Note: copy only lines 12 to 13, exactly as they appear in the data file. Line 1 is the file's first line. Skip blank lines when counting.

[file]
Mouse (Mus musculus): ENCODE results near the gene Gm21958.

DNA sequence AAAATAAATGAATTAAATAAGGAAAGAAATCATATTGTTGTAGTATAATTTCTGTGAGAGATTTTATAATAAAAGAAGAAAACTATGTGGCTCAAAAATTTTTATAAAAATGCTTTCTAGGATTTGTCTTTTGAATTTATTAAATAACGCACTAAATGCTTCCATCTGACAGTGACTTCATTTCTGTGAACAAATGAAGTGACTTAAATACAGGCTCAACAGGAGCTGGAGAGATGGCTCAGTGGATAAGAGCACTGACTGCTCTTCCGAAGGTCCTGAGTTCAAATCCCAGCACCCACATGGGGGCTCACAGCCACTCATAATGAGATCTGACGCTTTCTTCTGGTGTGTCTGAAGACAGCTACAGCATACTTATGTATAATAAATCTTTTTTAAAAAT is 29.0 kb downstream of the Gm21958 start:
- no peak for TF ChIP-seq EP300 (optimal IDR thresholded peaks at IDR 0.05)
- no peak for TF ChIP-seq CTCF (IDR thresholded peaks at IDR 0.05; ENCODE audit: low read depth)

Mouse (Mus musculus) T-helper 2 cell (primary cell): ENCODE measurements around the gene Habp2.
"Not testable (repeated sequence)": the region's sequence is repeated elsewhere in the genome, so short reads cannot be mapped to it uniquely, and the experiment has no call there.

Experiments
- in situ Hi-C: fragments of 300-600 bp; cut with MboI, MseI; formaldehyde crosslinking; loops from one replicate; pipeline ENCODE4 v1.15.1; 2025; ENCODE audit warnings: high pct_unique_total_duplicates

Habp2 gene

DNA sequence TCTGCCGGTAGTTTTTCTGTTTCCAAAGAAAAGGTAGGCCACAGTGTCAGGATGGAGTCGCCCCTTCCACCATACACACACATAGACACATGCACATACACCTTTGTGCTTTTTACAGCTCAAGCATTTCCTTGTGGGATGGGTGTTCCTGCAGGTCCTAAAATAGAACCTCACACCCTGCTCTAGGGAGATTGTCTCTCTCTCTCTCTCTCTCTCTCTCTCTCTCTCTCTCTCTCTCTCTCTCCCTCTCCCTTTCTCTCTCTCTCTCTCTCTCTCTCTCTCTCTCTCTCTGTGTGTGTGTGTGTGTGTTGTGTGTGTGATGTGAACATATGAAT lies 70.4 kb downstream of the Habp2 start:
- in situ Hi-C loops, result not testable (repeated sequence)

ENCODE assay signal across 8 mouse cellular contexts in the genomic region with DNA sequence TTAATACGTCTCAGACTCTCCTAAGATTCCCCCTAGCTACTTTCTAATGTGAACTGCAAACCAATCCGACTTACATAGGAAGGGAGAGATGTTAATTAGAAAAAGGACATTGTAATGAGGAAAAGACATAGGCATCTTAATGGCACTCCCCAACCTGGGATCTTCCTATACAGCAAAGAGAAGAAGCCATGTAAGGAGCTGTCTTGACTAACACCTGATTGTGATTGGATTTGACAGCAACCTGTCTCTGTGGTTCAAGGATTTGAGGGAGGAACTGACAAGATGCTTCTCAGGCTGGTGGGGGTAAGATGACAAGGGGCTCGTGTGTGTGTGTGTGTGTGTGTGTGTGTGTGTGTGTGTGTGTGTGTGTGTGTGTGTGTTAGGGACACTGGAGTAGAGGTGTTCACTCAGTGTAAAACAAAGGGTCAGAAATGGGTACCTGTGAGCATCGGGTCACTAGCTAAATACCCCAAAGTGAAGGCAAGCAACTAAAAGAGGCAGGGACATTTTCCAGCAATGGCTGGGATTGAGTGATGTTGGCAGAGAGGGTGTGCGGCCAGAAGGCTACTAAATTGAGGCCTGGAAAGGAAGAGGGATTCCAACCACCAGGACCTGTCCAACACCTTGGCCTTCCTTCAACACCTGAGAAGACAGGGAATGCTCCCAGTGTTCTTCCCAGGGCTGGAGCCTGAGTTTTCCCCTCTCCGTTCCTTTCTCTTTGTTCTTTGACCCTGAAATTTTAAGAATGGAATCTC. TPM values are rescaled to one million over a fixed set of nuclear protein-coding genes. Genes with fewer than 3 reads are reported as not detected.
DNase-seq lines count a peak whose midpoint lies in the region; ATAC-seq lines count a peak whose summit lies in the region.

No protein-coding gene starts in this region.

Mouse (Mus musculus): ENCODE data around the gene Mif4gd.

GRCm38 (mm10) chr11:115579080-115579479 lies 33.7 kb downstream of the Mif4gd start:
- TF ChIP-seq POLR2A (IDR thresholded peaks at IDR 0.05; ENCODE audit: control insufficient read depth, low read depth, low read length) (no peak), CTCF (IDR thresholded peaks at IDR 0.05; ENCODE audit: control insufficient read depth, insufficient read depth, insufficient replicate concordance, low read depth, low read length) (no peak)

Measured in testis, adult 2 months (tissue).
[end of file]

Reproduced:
ENCODE assay signal across 8 mouse cellular contexts in the genomic region with DNA sequence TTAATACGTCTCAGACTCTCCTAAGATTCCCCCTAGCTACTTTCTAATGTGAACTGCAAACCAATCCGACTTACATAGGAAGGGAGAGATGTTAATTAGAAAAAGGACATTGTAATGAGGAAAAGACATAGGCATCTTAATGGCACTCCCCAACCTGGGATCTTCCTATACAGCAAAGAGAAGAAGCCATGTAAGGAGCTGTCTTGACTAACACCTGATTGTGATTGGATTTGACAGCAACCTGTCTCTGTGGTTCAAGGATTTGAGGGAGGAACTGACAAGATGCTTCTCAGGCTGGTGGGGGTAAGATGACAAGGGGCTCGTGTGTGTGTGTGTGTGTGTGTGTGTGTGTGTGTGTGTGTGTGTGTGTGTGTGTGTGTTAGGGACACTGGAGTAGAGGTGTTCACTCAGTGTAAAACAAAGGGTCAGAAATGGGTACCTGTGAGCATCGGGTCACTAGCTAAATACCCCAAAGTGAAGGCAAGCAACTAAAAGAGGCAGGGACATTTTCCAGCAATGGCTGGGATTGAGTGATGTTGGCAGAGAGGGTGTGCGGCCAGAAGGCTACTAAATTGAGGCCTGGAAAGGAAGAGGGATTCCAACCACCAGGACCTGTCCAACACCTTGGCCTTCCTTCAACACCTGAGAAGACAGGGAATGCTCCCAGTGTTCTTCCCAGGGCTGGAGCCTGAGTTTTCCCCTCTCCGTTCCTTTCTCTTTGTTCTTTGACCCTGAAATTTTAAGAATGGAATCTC. TPM values are rescaled to one million over a fixed set of nuclear protein-coding genes. Genes with fewer than 3 reads are reported as not detected.
DNase-seq lines count a peak whose midpoint lies in the region; ATAC-seq lines count a peak whose summit lies in the region.